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Sailboats Under Power


A Sailboat Under Engine Power is a Power-Driven Vessel

Rule 3(c)

The term “sailing vessel” means any vessel under sail provided that propelling machinery, if fitted, is not being used.

Rule 15

When two power-driven vessels are crossing so as to involve risk of collision, the vessel which has the other on her own starboard side shall keep out of the way and shall, if the circumstances of the case admit, avoid crossing ahead of the other vessel.


A Sailboat Under Engine Power is a Power-Driven Vessel. Also, note “being used” – your lawyer might argue that “being used” means that the engine was being used to propel. The other side’s lawyer would argue that “being used” was “on”. I doubt if you want to get into the expense of that argument.

Assume that if you are a sailboat and your engine is on you are a powerboat. It means you can’t be smarty pants and slip your gear into neutral before a collision and argue that your engine was not being used. Nor can you switch off your engine and argue that your engine was not being used. Even your insurance company would look at you strangely and would pay up – they don’t want the expense of that battle either. So what about this, you’re under sail with engines off and in an imminent collision situation with a powerboat. If you turn your engines on you could avoid the collision. What do you do? The answer lies in “What would a good seaman do to avoid collision?”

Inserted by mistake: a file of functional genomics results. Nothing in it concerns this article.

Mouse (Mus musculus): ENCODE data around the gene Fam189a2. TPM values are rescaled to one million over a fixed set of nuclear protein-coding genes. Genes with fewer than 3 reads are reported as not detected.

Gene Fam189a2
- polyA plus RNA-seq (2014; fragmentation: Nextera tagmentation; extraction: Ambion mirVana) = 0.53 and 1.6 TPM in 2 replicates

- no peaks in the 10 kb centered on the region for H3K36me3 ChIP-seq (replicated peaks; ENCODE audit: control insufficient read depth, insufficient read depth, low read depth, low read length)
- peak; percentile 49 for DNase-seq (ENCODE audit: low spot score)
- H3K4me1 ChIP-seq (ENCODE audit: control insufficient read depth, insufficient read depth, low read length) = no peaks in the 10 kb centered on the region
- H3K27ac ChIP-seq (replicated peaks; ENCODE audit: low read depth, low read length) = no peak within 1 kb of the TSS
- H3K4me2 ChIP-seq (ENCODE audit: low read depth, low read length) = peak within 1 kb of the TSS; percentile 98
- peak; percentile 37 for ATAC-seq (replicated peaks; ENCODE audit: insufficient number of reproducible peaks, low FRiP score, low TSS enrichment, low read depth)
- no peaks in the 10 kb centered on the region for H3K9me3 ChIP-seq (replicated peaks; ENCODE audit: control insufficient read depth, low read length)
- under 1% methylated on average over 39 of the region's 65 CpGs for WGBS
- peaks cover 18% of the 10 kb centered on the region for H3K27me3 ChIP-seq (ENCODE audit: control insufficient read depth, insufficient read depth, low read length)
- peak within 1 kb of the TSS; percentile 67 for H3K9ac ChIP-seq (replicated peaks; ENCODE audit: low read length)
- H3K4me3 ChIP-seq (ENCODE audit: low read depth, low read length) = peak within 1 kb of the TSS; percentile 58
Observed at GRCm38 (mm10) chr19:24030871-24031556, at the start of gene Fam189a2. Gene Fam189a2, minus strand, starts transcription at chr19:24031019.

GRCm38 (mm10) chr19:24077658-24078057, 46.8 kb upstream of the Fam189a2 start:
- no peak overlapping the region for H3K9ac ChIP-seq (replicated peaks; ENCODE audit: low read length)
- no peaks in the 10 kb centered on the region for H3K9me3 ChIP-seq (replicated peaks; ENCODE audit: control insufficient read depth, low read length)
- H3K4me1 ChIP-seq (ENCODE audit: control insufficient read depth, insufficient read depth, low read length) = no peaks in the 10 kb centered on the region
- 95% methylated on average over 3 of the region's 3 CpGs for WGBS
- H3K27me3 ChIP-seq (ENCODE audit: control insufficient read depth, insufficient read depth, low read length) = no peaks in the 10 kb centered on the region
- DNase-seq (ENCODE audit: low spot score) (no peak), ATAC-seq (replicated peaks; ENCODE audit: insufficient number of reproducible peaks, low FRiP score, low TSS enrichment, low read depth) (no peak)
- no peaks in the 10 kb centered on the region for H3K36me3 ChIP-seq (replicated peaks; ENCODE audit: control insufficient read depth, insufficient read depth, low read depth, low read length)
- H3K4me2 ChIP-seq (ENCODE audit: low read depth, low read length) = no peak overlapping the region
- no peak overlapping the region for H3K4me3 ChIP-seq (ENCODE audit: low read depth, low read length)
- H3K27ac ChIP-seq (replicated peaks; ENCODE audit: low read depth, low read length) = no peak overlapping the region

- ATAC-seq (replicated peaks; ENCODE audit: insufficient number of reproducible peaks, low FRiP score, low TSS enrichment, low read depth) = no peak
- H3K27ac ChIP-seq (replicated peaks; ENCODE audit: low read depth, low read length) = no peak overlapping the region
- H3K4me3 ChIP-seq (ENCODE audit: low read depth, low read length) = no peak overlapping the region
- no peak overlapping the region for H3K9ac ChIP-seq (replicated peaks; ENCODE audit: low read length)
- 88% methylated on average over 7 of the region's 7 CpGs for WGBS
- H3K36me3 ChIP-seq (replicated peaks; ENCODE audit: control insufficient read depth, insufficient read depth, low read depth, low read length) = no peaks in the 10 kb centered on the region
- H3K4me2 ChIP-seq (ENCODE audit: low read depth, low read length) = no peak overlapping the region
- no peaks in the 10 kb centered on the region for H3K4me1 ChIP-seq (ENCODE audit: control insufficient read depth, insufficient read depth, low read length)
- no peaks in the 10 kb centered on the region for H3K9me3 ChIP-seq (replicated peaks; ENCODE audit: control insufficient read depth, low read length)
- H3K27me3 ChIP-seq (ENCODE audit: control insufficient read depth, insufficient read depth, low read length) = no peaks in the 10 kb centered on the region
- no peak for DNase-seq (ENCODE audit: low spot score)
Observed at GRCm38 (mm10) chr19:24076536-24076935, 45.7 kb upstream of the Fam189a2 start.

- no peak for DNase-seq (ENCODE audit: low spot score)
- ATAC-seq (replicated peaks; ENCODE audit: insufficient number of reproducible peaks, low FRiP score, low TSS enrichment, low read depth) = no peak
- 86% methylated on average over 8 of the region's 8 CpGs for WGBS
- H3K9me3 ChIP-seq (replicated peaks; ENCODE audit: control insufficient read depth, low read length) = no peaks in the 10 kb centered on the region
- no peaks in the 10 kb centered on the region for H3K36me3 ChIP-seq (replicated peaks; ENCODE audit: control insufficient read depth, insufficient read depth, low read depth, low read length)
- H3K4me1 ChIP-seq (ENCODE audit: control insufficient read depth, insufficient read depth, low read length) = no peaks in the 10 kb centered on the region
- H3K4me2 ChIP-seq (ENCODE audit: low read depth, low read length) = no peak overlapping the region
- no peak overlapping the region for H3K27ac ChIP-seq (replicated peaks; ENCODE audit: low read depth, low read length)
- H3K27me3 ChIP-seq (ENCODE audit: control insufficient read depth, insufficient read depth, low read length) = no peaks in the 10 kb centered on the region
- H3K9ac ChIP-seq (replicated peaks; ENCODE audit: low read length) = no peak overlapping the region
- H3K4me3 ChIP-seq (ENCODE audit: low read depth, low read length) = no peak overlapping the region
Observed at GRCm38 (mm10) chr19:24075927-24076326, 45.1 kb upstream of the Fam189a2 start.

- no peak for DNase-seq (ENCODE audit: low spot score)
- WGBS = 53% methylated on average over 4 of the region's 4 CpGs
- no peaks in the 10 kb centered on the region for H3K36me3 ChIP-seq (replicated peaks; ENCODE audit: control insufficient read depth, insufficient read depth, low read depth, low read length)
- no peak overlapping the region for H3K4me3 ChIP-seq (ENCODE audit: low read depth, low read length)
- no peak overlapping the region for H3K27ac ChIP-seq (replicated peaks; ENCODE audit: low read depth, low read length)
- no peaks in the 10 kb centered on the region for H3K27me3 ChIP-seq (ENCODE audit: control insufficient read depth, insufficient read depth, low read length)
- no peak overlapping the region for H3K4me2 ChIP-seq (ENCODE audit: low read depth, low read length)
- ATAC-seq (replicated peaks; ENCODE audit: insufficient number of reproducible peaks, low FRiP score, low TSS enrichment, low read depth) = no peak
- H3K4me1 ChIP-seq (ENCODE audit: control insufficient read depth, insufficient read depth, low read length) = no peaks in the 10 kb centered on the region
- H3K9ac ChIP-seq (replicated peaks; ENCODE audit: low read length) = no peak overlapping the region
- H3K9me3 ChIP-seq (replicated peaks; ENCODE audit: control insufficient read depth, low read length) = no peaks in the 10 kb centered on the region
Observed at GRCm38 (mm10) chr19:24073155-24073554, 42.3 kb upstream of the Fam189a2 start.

So here is a collision situation. Determine which boat gives way before the answer shows. You only have a few seconds.


And here are some static examples.

under power

Above: The sailboat must Give Way to the powerboat because (1) The sailboat is now a powerboat and (2) the powerboat is on the starboard side of the sailboat.

under power

Above: The sailboat is the Stand-On vessel because both vessels are considered powerboats and the powerboat is on the port side of the sailboat.

How to always remember this

Remember this by imagining what color light would you see on the other boat. If you see red, like in a traffic light you must give-way. Using the mnemonic “Is there any red port left”, the red light is on the port side of the boat. During the day, you can’t see the colored light, but by repeating the mnemonic, you can imagine the real light color. Now, watch the video above again and take notice of the overlaid imaginary red light.

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Source: Navigation Rules
Topic: Rules of the Nautical Road
Authors: Grant Headifen, NauticEd Global Director of Education
NauticEd is a fully recognized education and certification platform for sailing students combining online and on-the-water real instruction (and now VR). NauticEd offers +24 online courses, a free sailor's toolkit that includes 2 free courses, and six ranks of certification – all integrated into NauticEd’s proprietary platform. The USCG and NASBLA recognize NauticEd as having met the established American National Standards.